“In no event may my image or name or any music or any artistic property created by me be used for advertising purposes,” says the will, filed this week in a Manhattan court. Yauch, known for his good nature as well as his raspy voice in one of hip-hop’s groundbreaking acts, died of cancer in May. He was 47.

Also known as MCA, Yauch was a founding member of the Beastie Boys, a group that helped hip-hop gain mainstream attention in the 1980s. As white guys from Brooklyn in a genre with few credible white performers at the time, they emerged as prankster pioneers and scored such hits as “Brass Monkey,” “No Sleep Till Brooklyn” and “(You Gotta) Fight for Your Right (To Party!)” They had four No. 1 albums and sold more than 40 million records.

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Beastie Boy Adam 'Ad-Rock' Horovitz shares memories of the late Adam Yauch: 'He wasn't afraid'

Family, friends, and fans of the Beastie Boys are dealing with founding member Adam “MCA” Yauch’s death in all sorts of ways. Many have gone out to buy (or re-buy) their favorite Beasties albums; some New Yorkers are even petitioning to rename a Brooklyn park in Yauch’s honor.

But Yauch’s comrade Adam “Ad Rock” Horovitz is still only coping with the loss. “I’m walking the dog and I’ll start crying on the street,” he told Rolling Stone. “It’s pretty f—ing crazy.”

Horovitz opened up in his first interview since his friend and bandmate’s May 4 death, fondly remembering him as both an artist and as a person.

“Yauch was in charge,” he says of MCA’s position in the Beastie Boys. “He was smarter, more organized.”

“He had that extra drive to see things through,” he continued. ” We each had our roles. One of his was the make-it-happen person.”

Horovitz also outlined the give-and-take process that made the group the enduring collaborative effort it became.

“Everything was split three ways,” he explained. “Except we had veto power. If you really hated something, you could be [like], ‘That can’t happen.'”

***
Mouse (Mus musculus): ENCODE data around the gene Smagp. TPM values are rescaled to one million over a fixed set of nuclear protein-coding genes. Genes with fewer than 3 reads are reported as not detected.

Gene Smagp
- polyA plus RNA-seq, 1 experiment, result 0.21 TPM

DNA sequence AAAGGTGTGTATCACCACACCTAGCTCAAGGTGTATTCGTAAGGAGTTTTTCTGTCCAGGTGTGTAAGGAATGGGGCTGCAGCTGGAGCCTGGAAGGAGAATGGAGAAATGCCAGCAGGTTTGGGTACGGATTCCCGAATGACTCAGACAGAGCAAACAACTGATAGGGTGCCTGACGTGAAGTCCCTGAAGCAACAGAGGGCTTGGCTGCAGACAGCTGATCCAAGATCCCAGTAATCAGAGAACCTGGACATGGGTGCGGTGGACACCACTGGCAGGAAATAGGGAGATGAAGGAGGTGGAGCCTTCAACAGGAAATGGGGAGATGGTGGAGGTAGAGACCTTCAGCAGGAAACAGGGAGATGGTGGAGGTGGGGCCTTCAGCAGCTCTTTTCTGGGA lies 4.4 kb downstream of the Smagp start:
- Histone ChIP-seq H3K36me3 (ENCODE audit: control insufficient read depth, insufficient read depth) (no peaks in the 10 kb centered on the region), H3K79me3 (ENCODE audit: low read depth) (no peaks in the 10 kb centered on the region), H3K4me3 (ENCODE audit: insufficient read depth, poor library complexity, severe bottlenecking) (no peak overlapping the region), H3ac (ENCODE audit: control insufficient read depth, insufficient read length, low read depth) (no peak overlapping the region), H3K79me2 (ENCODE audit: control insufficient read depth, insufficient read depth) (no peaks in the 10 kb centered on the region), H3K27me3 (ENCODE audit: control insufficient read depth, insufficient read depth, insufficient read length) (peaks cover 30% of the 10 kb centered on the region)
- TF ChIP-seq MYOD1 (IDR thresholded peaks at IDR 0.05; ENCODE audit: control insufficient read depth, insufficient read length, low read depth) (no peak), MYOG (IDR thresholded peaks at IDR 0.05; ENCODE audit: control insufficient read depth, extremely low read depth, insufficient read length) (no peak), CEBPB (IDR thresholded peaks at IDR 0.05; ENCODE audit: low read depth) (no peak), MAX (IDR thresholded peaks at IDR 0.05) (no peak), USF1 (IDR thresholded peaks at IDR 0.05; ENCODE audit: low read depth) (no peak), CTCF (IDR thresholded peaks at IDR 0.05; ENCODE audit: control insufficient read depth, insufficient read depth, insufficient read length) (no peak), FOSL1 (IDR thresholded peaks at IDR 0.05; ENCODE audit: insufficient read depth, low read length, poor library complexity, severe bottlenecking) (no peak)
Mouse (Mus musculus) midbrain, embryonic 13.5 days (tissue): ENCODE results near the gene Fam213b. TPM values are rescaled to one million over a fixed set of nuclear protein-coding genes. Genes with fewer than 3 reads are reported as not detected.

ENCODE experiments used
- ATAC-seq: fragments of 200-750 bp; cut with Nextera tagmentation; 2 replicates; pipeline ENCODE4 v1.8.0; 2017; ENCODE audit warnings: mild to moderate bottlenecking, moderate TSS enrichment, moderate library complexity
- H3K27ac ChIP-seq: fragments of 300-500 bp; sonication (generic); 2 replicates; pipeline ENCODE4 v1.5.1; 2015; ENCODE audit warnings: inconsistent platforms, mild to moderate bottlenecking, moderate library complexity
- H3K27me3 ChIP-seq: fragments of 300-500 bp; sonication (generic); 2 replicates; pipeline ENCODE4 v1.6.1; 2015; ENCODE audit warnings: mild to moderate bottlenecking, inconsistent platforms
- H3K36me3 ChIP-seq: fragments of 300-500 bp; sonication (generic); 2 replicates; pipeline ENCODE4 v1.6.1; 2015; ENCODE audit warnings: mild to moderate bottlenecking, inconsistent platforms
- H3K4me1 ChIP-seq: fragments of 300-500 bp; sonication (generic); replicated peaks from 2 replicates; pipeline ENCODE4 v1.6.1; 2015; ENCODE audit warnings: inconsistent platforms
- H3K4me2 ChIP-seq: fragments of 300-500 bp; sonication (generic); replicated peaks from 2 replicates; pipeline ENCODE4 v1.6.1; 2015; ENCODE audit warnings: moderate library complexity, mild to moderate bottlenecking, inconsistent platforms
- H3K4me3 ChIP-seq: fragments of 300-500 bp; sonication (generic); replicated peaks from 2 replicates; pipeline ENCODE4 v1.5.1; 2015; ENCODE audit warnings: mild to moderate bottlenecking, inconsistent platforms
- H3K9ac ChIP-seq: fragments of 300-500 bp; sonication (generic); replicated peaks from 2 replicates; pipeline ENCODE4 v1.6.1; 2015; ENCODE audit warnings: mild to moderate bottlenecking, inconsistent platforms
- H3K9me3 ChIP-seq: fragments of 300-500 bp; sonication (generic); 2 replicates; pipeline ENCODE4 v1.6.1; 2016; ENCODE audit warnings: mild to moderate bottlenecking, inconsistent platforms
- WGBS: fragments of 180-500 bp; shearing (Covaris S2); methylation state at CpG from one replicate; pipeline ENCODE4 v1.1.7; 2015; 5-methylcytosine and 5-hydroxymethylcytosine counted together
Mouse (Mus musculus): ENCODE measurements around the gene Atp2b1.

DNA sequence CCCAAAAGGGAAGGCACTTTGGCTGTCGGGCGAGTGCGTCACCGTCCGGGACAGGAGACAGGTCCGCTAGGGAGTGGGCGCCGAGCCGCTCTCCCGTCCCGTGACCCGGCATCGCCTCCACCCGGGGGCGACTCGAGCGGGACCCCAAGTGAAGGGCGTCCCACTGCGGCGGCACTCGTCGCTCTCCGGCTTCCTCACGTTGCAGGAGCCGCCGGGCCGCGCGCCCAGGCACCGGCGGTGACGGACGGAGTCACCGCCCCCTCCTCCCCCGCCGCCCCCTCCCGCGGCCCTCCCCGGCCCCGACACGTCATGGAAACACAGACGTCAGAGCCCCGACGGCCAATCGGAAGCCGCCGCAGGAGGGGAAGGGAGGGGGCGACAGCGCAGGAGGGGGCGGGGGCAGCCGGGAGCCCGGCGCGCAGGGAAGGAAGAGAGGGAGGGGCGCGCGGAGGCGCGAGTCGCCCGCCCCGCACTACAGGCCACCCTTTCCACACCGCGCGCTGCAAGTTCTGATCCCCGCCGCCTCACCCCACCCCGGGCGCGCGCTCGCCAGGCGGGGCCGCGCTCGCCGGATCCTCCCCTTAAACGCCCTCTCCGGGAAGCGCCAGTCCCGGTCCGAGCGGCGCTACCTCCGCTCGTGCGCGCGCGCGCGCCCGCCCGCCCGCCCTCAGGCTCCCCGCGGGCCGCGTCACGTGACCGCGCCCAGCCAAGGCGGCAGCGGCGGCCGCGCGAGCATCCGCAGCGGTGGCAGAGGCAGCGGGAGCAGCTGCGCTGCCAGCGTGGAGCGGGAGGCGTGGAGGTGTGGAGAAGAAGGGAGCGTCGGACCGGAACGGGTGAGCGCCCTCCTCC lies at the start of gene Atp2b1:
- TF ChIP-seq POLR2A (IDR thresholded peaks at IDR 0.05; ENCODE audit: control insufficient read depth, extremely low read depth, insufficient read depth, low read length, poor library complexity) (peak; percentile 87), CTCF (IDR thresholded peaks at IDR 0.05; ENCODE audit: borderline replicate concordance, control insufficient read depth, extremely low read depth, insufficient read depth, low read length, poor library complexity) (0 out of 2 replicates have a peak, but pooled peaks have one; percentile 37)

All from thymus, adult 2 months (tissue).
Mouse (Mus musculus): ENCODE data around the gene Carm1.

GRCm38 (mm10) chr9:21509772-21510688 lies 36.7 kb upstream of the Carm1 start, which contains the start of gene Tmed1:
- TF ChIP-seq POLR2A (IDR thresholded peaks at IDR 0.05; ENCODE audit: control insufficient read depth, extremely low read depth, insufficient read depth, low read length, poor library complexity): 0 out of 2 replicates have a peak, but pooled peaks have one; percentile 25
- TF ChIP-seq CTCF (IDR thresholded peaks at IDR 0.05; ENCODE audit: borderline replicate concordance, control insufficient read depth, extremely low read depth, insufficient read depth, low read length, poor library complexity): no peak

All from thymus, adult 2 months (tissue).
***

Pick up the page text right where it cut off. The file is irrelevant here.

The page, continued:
One example he offers is was when Yauch wanted the cover of their hit album Ill Communication to be a painting of a tree, an idea swiftly vetoed by Horovitz and Mike D. “I said, ‘Anything is better than that tree.'” The painting, Alex Grey’s “Gaia,” wound up finding a home in the album’s liner notes instead; see it below: READ FULL STORY

2012 Billboard Music Awards: 20 essential takeaways from the show

Like most music awards shows, the Billboard Music Awards are so not about the statuettes that are doled out. The show — which aired live last night on ABC from the MGM Grand Hotel, with hosts, Modern Family stars Julie Bowen and Ty Burrell — is typically more about everything but the awards: performances, tributes, collaborations, and other sundry craziness.

Hell, even the fashion — hello to Miley Cyrus’ barely-there suit jacket — is more important than the prizes! And that was no different this year. Just a handful of the 46 awards were actually given out during the show (LMFAO dominated), which was jolted to life with performances from Katy Perry, Cee Lo Green, and Linkin Park; tributes to Robin Gibb, Donna Summer, Whitney Houston, the Beastie Boys’ Adam Yauch, and Stevie Wonder; a collaboration between Stevie Wonder and Alicia Keys; and a heartfelt speech by Houston’s daughter Bobbi Kristina Brown.

Here are 20 essential takeaways from the evening: